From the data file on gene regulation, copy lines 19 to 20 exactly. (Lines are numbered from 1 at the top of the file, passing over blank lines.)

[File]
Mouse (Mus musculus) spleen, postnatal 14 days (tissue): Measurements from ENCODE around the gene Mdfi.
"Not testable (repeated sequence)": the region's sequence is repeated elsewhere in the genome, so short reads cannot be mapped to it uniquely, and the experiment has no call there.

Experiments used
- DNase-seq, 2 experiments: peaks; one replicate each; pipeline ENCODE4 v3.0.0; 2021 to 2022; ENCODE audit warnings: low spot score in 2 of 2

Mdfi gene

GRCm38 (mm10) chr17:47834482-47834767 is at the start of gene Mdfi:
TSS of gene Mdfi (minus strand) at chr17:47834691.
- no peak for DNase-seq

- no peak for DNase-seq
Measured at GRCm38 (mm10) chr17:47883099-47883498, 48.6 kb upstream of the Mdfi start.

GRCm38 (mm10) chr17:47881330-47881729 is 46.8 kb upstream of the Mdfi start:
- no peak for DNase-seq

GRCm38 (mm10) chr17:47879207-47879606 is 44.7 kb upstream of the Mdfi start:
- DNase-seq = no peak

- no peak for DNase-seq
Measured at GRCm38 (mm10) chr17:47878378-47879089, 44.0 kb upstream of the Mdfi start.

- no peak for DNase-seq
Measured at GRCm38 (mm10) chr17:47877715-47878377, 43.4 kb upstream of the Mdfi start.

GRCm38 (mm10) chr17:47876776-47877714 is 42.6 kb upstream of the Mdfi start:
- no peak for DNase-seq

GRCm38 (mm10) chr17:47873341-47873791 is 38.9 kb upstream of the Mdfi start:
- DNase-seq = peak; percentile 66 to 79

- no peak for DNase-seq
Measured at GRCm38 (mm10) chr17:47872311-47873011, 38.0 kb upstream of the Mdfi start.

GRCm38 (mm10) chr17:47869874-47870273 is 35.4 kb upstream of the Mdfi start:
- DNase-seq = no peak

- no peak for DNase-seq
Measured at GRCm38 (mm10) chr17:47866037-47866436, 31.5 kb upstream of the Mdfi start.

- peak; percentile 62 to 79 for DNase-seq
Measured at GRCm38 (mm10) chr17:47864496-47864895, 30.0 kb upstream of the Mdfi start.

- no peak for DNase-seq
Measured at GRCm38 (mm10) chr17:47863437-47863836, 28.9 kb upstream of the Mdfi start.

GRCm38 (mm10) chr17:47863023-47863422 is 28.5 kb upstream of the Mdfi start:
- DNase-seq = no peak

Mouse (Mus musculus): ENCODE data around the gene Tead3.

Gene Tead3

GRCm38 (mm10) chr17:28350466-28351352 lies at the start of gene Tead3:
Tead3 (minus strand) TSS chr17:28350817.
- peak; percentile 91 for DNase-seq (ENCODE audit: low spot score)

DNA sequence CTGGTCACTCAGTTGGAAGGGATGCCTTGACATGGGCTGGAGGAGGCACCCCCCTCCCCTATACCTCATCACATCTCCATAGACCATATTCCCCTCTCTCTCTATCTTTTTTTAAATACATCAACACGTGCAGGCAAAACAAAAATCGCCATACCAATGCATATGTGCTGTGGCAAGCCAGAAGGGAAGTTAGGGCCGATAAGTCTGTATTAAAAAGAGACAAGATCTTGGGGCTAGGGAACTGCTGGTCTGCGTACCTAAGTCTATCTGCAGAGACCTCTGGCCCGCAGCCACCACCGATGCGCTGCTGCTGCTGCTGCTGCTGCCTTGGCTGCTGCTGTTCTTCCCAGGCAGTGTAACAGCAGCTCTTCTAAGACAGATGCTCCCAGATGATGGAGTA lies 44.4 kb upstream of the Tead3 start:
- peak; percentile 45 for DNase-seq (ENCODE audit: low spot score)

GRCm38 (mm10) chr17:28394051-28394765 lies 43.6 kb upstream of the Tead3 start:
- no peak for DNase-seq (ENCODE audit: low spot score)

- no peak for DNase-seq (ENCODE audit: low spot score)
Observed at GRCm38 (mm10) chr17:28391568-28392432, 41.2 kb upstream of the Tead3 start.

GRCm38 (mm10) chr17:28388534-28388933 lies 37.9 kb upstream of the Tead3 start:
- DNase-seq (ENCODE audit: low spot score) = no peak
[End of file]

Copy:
GRCm38 (mm10) chr17:47876776-47877714 is 42.6 kb upstream of the Mdfi start:
- no peak for DNase-seq